Quirky Attraction: Frida Kahlo Museum in Mexico City

museo frida kahlo

Frida Kahlo Museum
Location: Mexico City, Mexico (Londres 247, Coyoacan)
When to visit: Tuesday – Sunday 10 am – 5:30 pm (closed Mon, opens at 11 am on Wed)
Cost: 200 pesos on weekdays, 220 pesos on weekends, plus 30 pesos for a photography permit
Time needed: 30-60 minutes
Website: www.museofridakahlo.org.mx/esp/1/el-museo/la-casa/la-casa-azul
Further reading: The Diary of Frida Kahlo: An Intimate Self-Portrait (Amazon)

Renowned artist Frida Kahlo is a giant figure in Mexico City, and Museo Frida Kahlo is one of the city’s most popular attractions. The home is sometimes known as the Casa Azul (“Blue House”) because of its bright exterior.

Interestingly, only a small number of her paintings are on display here. This house in the traditional neighborhood of Coyoacan is where Frida was born and raised, so it’s more of a historic site to see the way she lived rather than a place to view her artwork.

frida kahlo portrait

That said, there are a couple of Frida portraits here. The first room you’ll enter features art pieces by Frida, her husband Diego Rivera, and others. Then, you move into her actual living quarters, past the colorful blue and yellow kitchen.


This room in Frida Kahlo’s house was a kitchen.


Upstairs, you’ll find a bedroom where noted Russian Marxist Leon Trotsky stayed during his exile in Mexico. Additionally, Frida had day and night bedrooms that were used for separate purposes. It’s always fascinating to see how iconic figures lived in their daily lives.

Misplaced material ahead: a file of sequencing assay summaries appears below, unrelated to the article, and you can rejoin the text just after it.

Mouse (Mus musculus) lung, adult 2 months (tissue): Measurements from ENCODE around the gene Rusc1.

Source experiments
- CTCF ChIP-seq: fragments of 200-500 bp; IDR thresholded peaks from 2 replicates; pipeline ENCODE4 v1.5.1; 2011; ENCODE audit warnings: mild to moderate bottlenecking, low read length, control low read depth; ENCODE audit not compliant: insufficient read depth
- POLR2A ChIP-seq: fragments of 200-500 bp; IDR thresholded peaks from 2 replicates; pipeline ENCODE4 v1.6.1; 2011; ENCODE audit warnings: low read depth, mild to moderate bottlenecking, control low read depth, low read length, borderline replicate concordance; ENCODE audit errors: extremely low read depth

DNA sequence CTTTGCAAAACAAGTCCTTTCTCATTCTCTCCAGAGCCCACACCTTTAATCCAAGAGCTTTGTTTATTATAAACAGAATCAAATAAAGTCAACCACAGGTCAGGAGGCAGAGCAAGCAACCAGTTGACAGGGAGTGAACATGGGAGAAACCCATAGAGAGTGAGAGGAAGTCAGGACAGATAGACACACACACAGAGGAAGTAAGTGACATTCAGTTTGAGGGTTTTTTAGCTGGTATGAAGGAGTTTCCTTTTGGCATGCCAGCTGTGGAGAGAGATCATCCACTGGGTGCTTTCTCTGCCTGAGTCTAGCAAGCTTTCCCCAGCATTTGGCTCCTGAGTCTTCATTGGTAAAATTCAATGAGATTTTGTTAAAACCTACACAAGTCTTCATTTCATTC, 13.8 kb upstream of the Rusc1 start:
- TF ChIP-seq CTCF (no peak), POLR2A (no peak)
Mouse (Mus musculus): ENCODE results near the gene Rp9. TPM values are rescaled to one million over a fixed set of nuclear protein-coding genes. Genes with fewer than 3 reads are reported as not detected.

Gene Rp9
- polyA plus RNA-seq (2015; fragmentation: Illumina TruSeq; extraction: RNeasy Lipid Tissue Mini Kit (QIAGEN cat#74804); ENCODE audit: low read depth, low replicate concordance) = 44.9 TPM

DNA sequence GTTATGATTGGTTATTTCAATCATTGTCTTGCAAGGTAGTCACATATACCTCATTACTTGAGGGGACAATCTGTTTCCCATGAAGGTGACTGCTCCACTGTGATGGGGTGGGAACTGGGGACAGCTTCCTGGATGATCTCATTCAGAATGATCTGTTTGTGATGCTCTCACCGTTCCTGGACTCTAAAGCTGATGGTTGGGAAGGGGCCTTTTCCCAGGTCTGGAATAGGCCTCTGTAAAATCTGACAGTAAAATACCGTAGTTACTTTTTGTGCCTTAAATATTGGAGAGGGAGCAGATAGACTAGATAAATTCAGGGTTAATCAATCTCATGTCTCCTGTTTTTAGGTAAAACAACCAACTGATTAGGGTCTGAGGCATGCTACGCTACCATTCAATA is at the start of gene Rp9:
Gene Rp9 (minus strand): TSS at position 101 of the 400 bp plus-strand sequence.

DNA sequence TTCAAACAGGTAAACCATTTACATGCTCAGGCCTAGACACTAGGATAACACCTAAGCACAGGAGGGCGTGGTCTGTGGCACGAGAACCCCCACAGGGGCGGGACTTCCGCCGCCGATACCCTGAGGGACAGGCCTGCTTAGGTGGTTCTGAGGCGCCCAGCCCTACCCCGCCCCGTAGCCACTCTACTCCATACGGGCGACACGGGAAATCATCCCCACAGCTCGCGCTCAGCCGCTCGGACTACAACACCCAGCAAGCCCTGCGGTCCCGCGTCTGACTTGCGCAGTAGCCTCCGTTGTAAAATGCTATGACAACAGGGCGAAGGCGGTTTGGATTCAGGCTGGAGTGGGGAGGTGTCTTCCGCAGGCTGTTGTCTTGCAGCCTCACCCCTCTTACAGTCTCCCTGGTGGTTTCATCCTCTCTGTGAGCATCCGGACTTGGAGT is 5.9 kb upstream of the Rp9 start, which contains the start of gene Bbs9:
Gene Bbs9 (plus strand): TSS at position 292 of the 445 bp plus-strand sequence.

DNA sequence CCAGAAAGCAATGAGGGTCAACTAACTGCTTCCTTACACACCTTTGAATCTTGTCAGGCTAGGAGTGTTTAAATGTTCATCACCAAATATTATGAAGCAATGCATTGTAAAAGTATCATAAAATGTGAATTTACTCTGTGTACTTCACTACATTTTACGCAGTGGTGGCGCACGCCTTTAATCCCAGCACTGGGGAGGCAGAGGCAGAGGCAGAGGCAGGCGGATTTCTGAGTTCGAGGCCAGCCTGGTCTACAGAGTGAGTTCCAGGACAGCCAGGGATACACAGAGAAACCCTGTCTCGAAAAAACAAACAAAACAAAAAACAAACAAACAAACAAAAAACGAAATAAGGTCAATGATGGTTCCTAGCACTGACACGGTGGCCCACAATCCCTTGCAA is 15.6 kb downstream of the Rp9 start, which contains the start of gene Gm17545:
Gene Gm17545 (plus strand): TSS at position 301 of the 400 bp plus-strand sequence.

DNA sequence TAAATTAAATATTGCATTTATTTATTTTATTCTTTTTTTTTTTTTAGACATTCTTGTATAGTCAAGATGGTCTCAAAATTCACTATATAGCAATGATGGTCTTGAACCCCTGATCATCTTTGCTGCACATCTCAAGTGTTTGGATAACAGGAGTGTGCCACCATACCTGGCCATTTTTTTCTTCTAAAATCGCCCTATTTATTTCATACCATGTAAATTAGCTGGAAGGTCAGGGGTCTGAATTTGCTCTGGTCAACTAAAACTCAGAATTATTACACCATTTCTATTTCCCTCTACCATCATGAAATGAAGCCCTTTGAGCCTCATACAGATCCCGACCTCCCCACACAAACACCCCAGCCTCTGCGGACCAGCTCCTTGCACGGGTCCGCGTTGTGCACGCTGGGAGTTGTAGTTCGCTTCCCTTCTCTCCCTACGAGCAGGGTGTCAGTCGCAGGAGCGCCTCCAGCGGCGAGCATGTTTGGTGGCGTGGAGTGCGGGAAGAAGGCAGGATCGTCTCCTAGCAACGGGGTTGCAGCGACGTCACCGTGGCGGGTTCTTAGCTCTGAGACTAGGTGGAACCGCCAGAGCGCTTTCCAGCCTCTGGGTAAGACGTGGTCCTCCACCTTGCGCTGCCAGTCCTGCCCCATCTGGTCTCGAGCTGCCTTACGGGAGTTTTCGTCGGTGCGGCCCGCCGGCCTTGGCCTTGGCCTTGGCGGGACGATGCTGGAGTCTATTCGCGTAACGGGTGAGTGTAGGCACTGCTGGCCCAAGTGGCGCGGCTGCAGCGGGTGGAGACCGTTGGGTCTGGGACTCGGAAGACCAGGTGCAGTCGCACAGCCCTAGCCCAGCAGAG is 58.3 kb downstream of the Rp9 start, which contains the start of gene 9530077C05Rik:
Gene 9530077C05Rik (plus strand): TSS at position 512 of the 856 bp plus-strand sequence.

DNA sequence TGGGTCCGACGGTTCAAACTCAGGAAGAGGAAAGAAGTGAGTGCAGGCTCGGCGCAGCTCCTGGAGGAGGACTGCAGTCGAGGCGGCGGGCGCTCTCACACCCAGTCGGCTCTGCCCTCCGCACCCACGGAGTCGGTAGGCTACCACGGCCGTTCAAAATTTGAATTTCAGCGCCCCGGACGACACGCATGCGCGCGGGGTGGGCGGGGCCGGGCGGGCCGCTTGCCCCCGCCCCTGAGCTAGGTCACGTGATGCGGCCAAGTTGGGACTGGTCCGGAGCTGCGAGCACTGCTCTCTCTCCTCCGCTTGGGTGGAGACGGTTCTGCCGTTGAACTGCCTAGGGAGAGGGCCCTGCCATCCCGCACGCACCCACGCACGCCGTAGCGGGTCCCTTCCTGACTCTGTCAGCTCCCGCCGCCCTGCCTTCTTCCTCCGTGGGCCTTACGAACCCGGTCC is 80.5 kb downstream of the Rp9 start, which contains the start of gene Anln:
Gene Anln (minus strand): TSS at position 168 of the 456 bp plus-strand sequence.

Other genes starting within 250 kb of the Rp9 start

Moving to the back of the house, guests walk through a final room and hallway with more artwork. Then it’s out into the scenic courtyard featuring statues, flowers, a seating area, a gift shop, and some of those fun head holes.






Visiting the Frida Kahlo Museum

This place can get very busy, so the top tip is to arrive early! Go as soon as they open if possible. If you get there by 9:45 am, you’ll most likely be waiting in a much smaller line than if you arrive in the middle of the afternoon. Then again, I’ve seen student groups come in buses at that hour, so you just never know.

You can make reservations on their website, which is a good idea. Often there’s a separate line for people with reservations/tickets and those without (you may have to ask someone which is which). The line for those with tickets does move quicker.

The Mexico City Chronicles: A Daily Journal of My Three Months in CDMX

About Quirky Travel Guy

Scott Shetler is a Seattle-based freelance writer & fan of indie rock, road trips, ice cream, squirrels on power lines, runaway shopping carts, and six-way intersections. Some posts on this site contain affiliate links, which may earn me a commission (at no extra cost to you) if you make a purchase.

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